When the deaths began to pile up, and most of those affected were young healthy people, just like the Spanish flu, it is easy to see how the World Health Organization was afraid they might be looking at another deadly flu pandemic...By Ted McLaughlin / The Rag Blog / May 1, 2009
In 1918, the Spanish flu raged around the world, killing many millions of people. That pandemic was caused by a strain of the flu virus called H1N1. A few days ago, the H1N1 virus popped up again. This time it was called Swine flu. Although it was believed to have started in Mexico (that's where the largest number of patients and deaths are so far), it spread quickly and in just a few days has shown up in several countries on several continents.
When the deaths began to pile up, and most of those affected were young healthy people, just like the Spanish flu, it is easy to see how the World Health Organization (WHO) was afraid they might be looking at another deadly flu pandemic -- just like the one 91 years ago.
The WHO, the USCDC (Center for Disease Control) and state health departments have quickly taken action to try and head off the feared new pandemic. People with any flu symptoms are urged not to go to work or school. Drugstores are selling out of face masks. Event have been cancelled and schools have been closed. News of the new flu have been covered extensively by all types of media.
These may be reasonable actions or may be overreactions. No one knows yet. But scientists who have been studying the new H1N1 virus think the new flu may be more benign than was previously believed. They have found some small differences between the current version of H1N1 and the 1918 H1N1.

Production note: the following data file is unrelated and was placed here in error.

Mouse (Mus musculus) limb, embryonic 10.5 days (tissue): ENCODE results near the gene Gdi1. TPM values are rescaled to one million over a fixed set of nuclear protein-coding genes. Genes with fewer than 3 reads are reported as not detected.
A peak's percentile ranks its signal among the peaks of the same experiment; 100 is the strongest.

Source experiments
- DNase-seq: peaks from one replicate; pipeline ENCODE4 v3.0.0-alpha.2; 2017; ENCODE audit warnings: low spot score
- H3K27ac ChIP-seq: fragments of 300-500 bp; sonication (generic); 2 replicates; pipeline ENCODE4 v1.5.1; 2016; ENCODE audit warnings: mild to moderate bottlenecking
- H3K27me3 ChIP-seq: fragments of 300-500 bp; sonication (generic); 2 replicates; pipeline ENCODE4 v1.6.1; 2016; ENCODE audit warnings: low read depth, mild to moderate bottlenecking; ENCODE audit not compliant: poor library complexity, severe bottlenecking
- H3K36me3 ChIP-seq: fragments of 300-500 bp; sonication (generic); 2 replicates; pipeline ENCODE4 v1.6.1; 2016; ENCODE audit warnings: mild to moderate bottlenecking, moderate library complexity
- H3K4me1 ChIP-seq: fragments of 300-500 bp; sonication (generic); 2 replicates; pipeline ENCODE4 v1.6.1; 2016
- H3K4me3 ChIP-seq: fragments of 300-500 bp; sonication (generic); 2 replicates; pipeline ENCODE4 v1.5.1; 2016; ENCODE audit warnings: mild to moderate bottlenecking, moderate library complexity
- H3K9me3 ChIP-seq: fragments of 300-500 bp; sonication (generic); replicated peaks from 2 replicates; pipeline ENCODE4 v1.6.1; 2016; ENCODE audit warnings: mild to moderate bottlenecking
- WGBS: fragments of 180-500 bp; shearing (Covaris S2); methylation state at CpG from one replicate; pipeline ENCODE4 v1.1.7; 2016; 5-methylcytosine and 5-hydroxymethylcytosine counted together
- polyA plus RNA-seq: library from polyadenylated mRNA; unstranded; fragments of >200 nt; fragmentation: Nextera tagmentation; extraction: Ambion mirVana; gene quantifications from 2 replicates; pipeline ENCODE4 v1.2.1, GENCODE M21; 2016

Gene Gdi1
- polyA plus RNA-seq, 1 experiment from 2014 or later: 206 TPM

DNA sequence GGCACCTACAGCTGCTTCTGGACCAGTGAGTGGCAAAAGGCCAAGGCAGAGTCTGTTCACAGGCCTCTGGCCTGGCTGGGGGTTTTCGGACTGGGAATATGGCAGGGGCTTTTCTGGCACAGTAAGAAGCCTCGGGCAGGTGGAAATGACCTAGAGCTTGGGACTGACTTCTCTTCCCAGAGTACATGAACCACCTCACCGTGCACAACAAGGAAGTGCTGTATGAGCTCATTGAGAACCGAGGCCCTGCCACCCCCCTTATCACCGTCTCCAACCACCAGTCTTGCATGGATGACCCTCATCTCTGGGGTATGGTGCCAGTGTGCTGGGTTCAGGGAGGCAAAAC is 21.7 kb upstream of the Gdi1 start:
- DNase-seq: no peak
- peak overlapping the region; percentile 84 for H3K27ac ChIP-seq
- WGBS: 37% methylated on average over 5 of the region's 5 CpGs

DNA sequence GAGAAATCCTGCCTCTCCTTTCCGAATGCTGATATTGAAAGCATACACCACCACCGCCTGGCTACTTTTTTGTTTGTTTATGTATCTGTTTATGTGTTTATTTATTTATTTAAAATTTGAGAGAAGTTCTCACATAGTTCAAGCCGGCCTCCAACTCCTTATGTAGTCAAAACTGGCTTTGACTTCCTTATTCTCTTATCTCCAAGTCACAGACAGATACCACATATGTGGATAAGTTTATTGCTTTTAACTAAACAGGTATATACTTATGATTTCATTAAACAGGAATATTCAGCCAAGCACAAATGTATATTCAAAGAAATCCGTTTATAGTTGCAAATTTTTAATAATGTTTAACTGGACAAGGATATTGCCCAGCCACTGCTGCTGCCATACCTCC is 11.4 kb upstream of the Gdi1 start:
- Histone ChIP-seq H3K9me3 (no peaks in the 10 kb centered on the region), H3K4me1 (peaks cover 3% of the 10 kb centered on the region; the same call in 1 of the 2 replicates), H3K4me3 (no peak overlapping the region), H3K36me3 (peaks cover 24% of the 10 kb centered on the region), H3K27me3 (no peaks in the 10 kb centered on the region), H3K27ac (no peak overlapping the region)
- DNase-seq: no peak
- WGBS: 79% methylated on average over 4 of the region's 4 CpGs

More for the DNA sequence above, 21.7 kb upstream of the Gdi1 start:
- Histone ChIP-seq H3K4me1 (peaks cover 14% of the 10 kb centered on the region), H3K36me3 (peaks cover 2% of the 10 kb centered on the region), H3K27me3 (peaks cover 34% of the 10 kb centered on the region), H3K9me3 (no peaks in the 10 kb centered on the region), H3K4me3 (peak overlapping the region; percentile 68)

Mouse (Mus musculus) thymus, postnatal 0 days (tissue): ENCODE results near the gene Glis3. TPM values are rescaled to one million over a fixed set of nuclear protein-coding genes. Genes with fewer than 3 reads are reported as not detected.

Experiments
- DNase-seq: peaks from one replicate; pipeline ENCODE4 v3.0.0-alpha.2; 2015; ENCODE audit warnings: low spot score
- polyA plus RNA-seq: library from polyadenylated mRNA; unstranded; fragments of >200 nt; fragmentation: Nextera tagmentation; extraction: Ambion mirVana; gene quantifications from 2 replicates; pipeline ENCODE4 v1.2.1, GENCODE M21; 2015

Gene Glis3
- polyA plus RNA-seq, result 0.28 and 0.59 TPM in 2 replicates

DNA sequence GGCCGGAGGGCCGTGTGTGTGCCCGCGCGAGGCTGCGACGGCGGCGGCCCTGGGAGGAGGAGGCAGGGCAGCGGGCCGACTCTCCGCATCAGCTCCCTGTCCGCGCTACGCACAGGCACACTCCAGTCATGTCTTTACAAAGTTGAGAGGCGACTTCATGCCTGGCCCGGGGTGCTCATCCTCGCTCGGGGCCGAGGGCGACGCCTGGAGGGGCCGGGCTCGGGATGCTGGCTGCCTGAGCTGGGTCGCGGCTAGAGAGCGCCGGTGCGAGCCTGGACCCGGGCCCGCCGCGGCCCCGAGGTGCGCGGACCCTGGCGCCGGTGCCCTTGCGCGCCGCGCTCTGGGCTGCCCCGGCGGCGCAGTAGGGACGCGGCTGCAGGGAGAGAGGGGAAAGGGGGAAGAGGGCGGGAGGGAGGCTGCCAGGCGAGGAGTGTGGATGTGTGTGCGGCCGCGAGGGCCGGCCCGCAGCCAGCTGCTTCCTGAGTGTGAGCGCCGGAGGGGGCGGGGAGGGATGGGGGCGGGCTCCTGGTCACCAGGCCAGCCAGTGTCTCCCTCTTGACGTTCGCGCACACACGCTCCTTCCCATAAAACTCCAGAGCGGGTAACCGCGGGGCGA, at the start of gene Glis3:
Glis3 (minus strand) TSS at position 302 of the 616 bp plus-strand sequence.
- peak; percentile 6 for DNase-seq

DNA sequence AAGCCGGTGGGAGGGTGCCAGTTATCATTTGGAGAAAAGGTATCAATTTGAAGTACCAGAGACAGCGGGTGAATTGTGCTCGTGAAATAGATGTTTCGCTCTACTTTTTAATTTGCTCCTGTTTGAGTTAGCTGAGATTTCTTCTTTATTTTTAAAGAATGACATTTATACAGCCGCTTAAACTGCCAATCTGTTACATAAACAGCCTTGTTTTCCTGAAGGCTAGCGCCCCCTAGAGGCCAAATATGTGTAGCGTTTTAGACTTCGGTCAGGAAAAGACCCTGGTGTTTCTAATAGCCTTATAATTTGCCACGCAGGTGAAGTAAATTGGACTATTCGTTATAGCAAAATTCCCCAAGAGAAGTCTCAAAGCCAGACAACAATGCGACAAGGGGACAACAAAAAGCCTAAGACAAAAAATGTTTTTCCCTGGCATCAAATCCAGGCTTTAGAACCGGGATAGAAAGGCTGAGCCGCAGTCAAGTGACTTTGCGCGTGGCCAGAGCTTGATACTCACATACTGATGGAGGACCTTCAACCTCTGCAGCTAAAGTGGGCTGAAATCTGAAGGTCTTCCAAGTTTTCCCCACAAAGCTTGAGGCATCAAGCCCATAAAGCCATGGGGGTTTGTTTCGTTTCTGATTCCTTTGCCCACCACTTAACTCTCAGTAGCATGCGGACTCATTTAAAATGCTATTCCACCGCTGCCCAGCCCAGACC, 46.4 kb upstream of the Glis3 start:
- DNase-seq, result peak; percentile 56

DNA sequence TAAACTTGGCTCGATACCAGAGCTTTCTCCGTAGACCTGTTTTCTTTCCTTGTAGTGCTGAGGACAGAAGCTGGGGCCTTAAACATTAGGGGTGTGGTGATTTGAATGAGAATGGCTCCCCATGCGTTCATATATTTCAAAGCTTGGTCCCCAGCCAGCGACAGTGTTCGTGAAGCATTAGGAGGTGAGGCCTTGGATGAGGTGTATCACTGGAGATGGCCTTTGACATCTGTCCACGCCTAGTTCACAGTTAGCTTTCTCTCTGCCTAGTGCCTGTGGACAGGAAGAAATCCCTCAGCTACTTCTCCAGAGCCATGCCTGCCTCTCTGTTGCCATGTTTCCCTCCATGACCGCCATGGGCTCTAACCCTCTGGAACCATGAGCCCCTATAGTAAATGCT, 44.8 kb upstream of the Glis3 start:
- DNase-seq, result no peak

One of these differences is the absence of an amino acid in the current version. This amino acid helped the 1918 virus to replicate itself very rapidly once it entered the lungs. This made the virus extremely deadly. The absence of this amino acid could be why the current version of H1N1 is not as virulent.
This does not mean the virus is not dangerous. It obviously has killed. But it may turn out to be no more deadly than more common strains of flu (which can kill 30,000 to 40,000 people each year in the United States). That is a tragic figure, but nowhere near the death toll racked up by the 1918 Spanish flu.
Another oddity of this new Swine flu is that it is not striking the elderly. Normally, the elderly and children are the groups most likely to die from the flu. Why is this virus different?
The scientists think they may know. There was a flu pandemic in 1957 that killed around 2 million people. It is believed that those who were exposed to the 1957 flu may have an immunity to the current H1N1 virus. That would basically cover those in their mid-fifties and older.
Other than gaining a bit of wisdom, there aren't a lot of advantages to growing old. But it looks like this could be one of those few advantages.
[Ted McLaughlin also posts at jobsanger, an excellent Texas political blog.]
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